Coming to his senses, Bilbo admitted that the Ring had been troubling him, and leaving it behind for Frodo, he departed for Rivendell. Though Bilbo would never be entirely free of the desire for the Ring, he was the first of its bearers to give it up willingly.
Over the next 17 years, Gandalf travelled extensively, searching for answers on the Ring.
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He found some answers in Isildur's scrollin the archives of Minas Tirith. But he also wanted to interview Gollum, who had borne the Ring for many years. The two "shared the joys and burdens of bearing two of the Elvenrings". They would most certainly have been aware of the other bearer, whether this had an affect on their relationship isn't certain. She strongly supported Gandalf's case to be the head of the White Council, putting him against Saruman, the eventual leader.
Galadriel indeed had wished that Mithrandir should be the head of the Council, and Saruman begrudged them that, for his pride and desire of mastery was grown great; but Mithrandir refused the office, since he would have no ties and no allegiance, save to those who sent him, and he would abide in no place nor be subject to any summons. Liberties of such are taken in the Hobbit films, but even in the books we see Galadriel seemingly reading people's mind, and she was able to "sense" Gandalf's death against the Balrog and sent Gwaihir to his aid, and clothed him in white with a new staff.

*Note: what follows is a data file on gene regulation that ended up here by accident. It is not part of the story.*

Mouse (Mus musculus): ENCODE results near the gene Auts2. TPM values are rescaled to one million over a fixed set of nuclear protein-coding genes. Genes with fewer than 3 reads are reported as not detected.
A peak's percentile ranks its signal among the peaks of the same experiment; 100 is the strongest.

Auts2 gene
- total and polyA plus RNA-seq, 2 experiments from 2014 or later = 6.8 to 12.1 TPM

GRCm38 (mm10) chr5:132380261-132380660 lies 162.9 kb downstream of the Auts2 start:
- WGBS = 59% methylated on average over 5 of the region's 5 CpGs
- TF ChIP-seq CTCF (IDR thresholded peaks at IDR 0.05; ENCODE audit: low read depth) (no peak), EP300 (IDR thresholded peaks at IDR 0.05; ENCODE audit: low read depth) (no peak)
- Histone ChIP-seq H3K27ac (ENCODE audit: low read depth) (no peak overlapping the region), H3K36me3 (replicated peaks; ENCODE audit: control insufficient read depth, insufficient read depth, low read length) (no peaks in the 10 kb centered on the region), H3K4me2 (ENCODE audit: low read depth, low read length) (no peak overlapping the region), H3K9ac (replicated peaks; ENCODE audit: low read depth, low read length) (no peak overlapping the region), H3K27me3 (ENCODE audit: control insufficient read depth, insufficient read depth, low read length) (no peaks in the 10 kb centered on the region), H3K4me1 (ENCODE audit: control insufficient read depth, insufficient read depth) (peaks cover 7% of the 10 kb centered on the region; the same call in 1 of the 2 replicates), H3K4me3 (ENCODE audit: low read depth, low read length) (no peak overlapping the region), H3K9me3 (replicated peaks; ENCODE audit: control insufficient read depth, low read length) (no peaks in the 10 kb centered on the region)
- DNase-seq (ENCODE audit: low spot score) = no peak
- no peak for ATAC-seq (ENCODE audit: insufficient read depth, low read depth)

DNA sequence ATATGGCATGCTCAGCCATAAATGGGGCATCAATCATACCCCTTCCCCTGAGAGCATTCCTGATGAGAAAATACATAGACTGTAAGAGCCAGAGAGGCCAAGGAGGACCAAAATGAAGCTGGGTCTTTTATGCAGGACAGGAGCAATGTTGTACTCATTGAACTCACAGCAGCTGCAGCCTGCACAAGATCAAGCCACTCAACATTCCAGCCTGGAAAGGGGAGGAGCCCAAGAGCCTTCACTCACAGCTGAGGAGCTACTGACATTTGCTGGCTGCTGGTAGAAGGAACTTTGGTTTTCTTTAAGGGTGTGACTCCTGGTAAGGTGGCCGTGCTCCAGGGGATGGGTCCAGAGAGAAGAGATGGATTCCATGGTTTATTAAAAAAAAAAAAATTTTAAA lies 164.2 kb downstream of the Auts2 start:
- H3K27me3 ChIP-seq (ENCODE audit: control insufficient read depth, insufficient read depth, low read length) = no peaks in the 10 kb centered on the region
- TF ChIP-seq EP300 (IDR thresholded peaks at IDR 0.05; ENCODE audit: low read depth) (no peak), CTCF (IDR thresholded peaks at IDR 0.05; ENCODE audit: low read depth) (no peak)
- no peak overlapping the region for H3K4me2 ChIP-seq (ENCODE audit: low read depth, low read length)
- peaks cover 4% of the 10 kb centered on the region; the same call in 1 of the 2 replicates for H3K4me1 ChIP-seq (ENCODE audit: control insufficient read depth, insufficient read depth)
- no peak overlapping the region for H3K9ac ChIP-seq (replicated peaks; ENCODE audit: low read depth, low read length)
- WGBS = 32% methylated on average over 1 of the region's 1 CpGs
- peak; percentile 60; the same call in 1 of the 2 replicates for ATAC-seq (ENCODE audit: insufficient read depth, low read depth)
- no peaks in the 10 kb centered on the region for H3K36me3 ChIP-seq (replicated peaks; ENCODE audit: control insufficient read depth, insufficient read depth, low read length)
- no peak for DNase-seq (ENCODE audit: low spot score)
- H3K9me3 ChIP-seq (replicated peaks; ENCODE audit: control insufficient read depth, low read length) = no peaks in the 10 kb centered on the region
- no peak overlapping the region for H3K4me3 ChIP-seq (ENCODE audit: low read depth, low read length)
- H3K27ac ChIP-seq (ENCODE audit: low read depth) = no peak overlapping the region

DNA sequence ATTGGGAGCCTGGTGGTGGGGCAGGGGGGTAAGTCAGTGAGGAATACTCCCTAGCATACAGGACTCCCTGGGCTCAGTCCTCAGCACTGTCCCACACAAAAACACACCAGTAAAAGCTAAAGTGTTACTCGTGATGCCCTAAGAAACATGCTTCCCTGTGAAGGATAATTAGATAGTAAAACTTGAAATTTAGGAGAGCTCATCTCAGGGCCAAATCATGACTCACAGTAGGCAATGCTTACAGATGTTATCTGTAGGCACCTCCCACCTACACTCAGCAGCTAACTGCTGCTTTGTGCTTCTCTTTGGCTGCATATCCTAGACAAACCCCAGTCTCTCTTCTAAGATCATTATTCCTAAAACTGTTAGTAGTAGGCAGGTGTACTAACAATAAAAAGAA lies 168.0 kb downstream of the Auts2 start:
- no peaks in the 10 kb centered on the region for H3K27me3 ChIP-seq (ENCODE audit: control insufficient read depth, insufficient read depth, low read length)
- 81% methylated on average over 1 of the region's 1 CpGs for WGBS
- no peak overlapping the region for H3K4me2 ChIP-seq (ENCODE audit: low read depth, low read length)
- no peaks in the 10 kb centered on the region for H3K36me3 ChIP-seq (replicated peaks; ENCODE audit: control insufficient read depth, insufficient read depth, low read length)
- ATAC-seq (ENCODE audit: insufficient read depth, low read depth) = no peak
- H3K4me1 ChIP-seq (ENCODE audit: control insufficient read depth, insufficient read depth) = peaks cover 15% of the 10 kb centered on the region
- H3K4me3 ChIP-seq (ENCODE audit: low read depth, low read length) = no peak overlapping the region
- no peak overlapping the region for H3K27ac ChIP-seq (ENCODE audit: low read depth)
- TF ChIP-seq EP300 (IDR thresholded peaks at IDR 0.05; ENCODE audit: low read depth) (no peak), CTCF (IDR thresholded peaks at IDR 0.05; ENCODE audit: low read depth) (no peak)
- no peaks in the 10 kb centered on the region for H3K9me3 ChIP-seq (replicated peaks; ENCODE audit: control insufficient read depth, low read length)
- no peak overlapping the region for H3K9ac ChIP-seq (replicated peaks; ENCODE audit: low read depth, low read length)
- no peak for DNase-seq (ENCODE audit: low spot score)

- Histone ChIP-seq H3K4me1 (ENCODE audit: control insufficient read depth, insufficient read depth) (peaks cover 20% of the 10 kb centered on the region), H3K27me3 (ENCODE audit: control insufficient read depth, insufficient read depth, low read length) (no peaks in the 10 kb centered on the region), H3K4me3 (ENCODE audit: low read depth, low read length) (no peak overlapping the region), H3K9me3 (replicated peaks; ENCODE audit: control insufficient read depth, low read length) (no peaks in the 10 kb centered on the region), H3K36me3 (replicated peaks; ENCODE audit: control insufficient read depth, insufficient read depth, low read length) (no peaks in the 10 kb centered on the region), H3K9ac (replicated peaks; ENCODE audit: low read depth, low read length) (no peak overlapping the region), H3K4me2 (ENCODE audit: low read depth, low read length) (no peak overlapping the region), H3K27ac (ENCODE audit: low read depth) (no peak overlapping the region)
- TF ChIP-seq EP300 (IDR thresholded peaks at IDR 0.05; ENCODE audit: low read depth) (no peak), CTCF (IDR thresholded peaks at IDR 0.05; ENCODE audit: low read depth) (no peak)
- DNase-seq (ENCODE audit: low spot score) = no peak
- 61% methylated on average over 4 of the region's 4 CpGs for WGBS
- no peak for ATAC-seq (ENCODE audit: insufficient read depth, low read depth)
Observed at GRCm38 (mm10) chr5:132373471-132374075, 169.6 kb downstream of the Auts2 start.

Healing I found, and I was clothed in white. The Two Towers The loss of Gandalf seems to take a significant toll on the Lady Galadriel, saying she could no longer see him nor the paths upon which he walks. The Mirror of Galadriel While reading through The Mirror of Galadriel for this answer I'd noticed something else, Galadriel is quick to defend Mithrandir when her husband, Celeborn, calls him foolish. And if it were possible, one would say that at the last Gandalf fell from wisdom into folly, going needlessly into the net of Moria.
Those that followed him knew not his mind and cannot report his full purpose. But however it may be with the guide, the followers are blameless. Do not repent of your welcome to the Dwarf. Simply put - the five wizards are somewhat like the Biblical angels, some are more powerful or less powerful than others, but these, the Istari, are clothed in flesh, and in the appearance of men. One thing important for the reader to understand about the world of Tolkien's legendarium is that Middle Earth is a large continent in that world, but not the entire world.
Middle Earth is merely were the most of the action takes place.
Only the dwarves, the hobbits, and men are from Middle Earth, the other characters are actually from somewhere else entirely - a place referred to as the undying lands.